HollaAtMeBaby Sat 24-Nov-12 14:42:33

Think you're making a bit of a fuss over this TBH. D&V is horrid but usually gone in 48 hours so you'll be fine by the weekend. Your oldest 2 are easily big enough to mind the toddler and you can wear the baby in a sling. The 7yo can help with other stuff. You have every evening (or whatever time of day DH doesn't work) this week to pack boxes. Maybe stump up a bit extra for the man with man to bring a mate so you don't have to do any heavy lifting? Just make sure you have all your essentials e.g. coffee, tea, nappies, toothbrushes in one box and you know where that is!

orangeflute Sat 24-Nov-12 14:48:46

Really could not trust my 10 year old to watch my toddler as due to his ASD he is unable to tolerate her. And baby does not do the sling she's screams blue murder even tho I've tried a few of them. Dexh has been on phone and said he can get me two men and a van recommended and will also come and help too.

oddslippers Sat 24-Nov-12 14:49:05

My dh had also been a dept mgr of a large well known supermarket beginning with m, they were twats to work for tbh and it really doesn't surprise me that they are trying to pressure your dh to change his days at short notice. I also used to work for personnel of same place and I know that if he turned round and said no there is nothing they can do to make him work other than issue a verbal warning which means nothing as long as nothing else on his file it will disappear after 3 months. So I would be telling him to tell his boss in a very polite way he can't change his days and if that meets with resistance go straight to personnel mgr.

orangeflute Sat 24-Nov-12 14:52:48

Oddslipper smile

BIWI Sat 24-Nov-12 14:53:17

I'm gobsmacked that so many here seem to think it's acceptable for the OP to have to do this on her own.

orangeflute Sat 24-Nov-12 14:55:36

BIWI since joining mumsnet I have found it too always be that way.

HollaAtMeBaby Sat 24-Nov-12 15:01:58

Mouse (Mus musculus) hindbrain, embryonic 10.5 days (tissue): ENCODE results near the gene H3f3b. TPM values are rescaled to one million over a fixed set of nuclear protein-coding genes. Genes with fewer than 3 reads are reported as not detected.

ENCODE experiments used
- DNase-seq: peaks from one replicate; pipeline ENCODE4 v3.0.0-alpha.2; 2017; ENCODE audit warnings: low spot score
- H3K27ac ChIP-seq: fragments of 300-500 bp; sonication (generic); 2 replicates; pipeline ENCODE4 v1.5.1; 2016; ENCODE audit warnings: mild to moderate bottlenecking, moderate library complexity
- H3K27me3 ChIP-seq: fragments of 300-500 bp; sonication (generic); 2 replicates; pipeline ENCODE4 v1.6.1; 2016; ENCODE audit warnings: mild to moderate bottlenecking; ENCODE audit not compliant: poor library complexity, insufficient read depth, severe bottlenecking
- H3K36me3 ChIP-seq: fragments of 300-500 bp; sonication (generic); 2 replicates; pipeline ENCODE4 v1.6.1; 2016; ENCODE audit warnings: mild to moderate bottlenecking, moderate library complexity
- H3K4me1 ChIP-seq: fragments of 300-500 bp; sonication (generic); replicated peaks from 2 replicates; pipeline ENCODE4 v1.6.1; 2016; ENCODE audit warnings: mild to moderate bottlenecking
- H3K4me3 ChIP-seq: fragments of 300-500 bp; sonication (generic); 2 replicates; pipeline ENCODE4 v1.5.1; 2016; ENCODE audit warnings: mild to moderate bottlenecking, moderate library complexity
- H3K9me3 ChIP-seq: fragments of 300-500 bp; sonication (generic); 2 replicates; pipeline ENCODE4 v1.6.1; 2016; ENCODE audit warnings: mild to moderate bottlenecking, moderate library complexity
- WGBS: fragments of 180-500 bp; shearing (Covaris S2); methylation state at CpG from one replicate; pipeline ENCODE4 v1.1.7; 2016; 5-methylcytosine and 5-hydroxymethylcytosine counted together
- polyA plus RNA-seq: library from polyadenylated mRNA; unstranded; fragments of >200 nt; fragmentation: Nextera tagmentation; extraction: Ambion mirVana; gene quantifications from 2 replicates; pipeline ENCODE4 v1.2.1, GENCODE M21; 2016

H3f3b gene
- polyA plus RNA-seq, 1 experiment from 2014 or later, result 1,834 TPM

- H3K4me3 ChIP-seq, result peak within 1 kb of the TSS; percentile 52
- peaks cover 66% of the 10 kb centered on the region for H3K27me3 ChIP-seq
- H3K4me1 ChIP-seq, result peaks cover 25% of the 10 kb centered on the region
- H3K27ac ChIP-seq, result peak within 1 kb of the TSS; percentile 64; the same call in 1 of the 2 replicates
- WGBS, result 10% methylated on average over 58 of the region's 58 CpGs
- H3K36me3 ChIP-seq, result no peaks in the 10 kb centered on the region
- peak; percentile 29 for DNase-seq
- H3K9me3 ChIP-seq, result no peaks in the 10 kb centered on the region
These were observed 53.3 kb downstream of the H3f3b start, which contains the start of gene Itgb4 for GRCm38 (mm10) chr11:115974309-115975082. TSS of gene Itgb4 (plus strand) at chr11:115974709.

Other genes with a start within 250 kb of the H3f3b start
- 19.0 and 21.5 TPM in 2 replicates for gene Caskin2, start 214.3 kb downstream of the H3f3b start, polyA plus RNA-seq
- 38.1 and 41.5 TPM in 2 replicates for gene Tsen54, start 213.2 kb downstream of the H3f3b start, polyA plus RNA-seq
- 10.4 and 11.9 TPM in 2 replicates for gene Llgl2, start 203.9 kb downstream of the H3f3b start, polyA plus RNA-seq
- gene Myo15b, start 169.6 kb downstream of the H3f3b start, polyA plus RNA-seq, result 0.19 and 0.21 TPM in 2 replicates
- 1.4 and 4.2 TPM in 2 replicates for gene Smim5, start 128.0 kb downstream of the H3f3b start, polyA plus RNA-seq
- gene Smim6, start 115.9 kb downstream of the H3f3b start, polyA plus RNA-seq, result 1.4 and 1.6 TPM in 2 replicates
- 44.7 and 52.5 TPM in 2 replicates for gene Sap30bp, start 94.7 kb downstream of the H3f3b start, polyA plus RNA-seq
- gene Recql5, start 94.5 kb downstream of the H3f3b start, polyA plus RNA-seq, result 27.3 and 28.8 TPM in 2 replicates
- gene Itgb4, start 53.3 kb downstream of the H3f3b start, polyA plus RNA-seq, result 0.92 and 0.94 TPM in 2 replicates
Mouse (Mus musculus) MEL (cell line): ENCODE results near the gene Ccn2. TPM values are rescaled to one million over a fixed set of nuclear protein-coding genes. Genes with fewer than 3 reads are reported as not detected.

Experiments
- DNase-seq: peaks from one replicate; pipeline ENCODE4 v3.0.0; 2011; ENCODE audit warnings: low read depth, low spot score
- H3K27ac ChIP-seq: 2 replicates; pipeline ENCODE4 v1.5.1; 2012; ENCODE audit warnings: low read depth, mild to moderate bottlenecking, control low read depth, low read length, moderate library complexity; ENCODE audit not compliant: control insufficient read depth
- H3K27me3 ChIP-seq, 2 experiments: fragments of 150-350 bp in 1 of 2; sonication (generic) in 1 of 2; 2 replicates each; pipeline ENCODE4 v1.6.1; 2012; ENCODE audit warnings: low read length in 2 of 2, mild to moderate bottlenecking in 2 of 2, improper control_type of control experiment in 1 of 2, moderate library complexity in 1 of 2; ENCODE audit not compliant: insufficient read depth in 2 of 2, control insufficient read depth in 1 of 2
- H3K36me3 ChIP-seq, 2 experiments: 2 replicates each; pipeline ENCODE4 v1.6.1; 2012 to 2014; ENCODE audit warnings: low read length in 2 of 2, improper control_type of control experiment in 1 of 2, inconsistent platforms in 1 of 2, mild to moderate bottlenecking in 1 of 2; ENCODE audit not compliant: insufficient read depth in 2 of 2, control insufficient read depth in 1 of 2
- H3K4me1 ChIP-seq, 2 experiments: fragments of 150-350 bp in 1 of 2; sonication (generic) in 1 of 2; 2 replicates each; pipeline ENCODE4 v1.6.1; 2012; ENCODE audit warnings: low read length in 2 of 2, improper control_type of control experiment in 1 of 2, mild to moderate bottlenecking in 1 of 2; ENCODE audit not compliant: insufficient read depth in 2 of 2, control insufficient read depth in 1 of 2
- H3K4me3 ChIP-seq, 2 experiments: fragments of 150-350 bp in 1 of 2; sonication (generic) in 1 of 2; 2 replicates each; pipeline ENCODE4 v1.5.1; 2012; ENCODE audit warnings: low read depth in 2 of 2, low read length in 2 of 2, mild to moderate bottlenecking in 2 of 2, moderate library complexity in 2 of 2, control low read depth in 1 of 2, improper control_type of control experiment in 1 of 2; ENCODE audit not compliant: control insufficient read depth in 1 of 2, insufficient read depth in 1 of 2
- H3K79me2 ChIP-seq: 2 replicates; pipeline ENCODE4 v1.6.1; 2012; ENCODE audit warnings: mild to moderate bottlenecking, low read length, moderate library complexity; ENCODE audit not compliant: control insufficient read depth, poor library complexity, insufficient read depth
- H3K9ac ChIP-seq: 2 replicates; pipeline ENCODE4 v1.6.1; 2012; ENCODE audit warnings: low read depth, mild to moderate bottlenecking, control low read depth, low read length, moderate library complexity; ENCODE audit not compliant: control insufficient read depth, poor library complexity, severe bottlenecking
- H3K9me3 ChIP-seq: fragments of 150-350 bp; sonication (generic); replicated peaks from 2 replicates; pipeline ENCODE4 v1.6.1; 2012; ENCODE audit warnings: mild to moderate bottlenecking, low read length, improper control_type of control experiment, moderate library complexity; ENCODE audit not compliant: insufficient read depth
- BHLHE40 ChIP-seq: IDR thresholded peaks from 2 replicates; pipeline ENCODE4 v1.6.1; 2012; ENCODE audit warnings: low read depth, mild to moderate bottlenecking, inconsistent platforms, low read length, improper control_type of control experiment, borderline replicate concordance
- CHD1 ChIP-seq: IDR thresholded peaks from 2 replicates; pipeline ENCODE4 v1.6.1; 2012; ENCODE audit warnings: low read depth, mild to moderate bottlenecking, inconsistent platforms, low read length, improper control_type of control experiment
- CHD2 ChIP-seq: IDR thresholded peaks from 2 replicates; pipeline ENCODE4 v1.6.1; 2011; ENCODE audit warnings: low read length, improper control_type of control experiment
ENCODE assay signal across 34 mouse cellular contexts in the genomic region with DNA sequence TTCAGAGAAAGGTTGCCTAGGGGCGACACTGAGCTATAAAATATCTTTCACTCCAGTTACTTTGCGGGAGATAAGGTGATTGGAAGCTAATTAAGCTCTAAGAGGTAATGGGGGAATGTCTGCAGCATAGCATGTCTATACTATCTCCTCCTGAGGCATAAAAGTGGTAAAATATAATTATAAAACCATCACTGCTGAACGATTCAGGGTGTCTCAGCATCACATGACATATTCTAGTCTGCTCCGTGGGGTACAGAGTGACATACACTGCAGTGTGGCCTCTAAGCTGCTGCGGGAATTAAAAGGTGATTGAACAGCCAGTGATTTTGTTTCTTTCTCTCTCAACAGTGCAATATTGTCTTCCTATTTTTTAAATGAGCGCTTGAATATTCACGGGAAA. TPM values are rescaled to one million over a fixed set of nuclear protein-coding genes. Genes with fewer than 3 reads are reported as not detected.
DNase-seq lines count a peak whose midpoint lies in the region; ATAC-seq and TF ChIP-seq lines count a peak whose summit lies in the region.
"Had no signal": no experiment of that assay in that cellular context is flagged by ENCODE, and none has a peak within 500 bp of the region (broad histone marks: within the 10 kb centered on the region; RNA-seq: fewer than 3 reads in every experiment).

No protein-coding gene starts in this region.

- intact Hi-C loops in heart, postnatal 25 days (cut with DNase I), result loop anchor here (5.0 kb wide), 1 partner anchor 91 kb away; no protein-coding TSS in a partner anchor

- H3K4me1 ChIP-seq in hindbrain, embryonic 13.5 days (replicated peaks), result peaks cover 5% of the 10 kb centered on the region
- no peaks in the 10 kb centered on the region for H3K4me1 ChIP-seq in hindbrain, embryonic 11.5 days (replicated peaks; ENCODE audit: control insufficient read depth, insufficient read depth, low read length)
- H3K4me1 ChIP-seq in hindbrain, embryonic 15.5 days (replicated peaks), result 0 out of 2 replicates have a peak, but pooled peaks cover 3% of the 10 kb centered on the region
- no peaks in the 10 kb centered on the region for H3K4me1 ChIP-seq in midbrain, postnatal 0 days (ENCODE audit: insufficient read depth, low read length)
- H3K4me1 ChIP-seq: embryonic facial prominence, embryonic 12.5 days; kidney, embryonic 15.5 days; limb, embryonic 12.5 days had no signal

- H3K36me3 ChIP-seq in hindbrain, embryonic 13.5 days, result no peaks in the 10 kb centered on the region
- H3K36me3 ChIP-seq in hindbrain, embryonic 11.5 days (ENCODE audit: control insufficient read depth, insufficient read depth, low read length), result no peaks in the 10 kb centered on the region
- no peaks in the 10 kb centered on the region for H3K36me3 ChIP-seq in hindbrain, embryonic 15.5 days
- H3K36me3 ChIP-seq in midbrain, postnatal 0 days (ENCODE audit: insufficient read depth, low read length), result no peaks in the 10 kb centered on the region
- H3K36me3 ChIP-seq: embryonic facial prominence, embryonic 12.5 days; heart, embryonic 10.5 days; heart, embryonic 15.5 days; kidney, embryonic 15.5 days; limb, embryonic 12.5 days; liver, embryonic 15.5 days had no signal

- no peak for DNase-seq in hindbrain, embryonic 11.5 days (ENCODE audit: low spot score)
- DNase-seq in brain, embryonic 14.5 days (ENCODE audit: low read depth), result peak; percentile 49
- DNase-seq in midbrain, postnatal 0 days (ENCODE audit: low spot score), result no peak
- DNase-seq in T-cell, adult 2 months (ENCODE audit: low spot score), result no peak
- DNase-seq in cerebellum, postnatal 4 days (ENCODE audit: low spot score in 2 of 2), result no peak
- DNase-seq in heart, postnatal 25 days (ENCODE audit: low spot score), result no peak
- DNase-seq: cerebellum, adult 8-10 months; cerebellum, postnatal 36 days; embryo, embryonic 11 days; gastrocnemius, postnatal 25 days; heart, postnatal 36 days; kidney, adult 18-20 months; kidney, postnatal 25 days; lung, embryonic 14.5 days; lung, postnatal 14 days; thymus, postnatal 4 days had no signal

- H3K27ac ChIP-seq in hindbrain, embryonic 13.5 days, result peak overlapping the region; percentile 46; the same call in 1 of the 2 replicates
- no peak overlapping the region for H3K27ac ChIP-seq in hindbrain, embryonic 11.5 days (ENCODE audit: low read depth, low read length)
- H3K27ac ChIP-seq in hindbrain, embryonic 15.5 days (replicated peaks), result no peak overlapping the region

I don't think it's acceptable to have to do it on your own - I would be annoyed too - but given that you are, it's about finding a solution. Can't the 12yo have the toddler and the 10yo and 7yo help with unpacking?

LadyMaryChristmas Sat 24-Nov-12 15:03:14

Nope, it's not OK, orange. I'm a single mum, so had no choice. If I had a partner I'd expect them to share the work.

missismac Sat 24-Nov-12 15:03:54

I'm afraid I agree with HollaAtMeBaby, here are some very good plans of action here but you seem determined to be negative and find reasons why you can't do any of them. I'm not getting any sense of 'can do' spirit from you OP.

Yes it's crap, yes your OH should man up & tell his employers he's taking that day off, yes it's a bummer that you're doing it with 5 kids & no family to help, but the situation is what it is. If you can't change it it's up to you to make it work. It's not that an impossible situation, so why not take on the advice of some of the more positive posters and make a plan and just get on & do it?

Journey Sat 24-Nov-12 15:08:51

I agree with you BIWI.

SlightlySuperiorPeasant Sat 24-Nov-12 15:10:11

Agree with everyone who said he needs to provide a solution other than "she'll manage".

CoffeeGoneColdAgain Sat 24-Nov-12 15:12:37

OP Are you in Doncaster?

Journey Sat 24-Nov-12 15:18:34

Looking after 5dcs (which includes a baby and a toddler) is a full time job in itself never mind having to move house. Are people trying to be funny when they're telling the op just to get on with it?

I hope it all goes well for you op.

SunflowersSmile Sat 24-Nov-12 15:23:14

So your ex is helping you??
Is current partner ashamed/ worried by this...

Chubfuddler Sat 24-Nov-12 15:34:56

When exactly did I tell the op to leave her husband? I don't believe I did.

DontmindifIdo Sat 24-Nov-12 15:42:09

I don't see it's your problem to fix you know, you can tell your DP that you can't and then see what his solutions are.

That your ex is doing more to make your current family life possible than your current partner should be rather telling. I'm not going to say LTB, but I am going to say you need to stop letting him just say "oh well, I can't do it, so it's Orange's problem to sort." If he was a single man, had to move house on a set date due to solicitors etc, then he would have to find a way to make this work. Just dumping it on you isn't an option unless you let it be.

tisnottheseasonyet Sat 24-Nov-12 17:59:38

I see my posts have been deleted for daring the question the "all men are cunts" line. Well done mumsnet hq. OP, I'll leave you with these harpies who want you to be as single and miserable as the are.

tisnottheseasonyet Sat 24-Nov-12 18:02:11

And chubfuddler, you were stirring shit by coming to some psychic conclusion that the OP's DH was doing this on purpose. The men in your life may do anything they can to avoid you, but believe or not there are some bosses in this world, particularly in retail, who are incredibly awkward and dictatorial.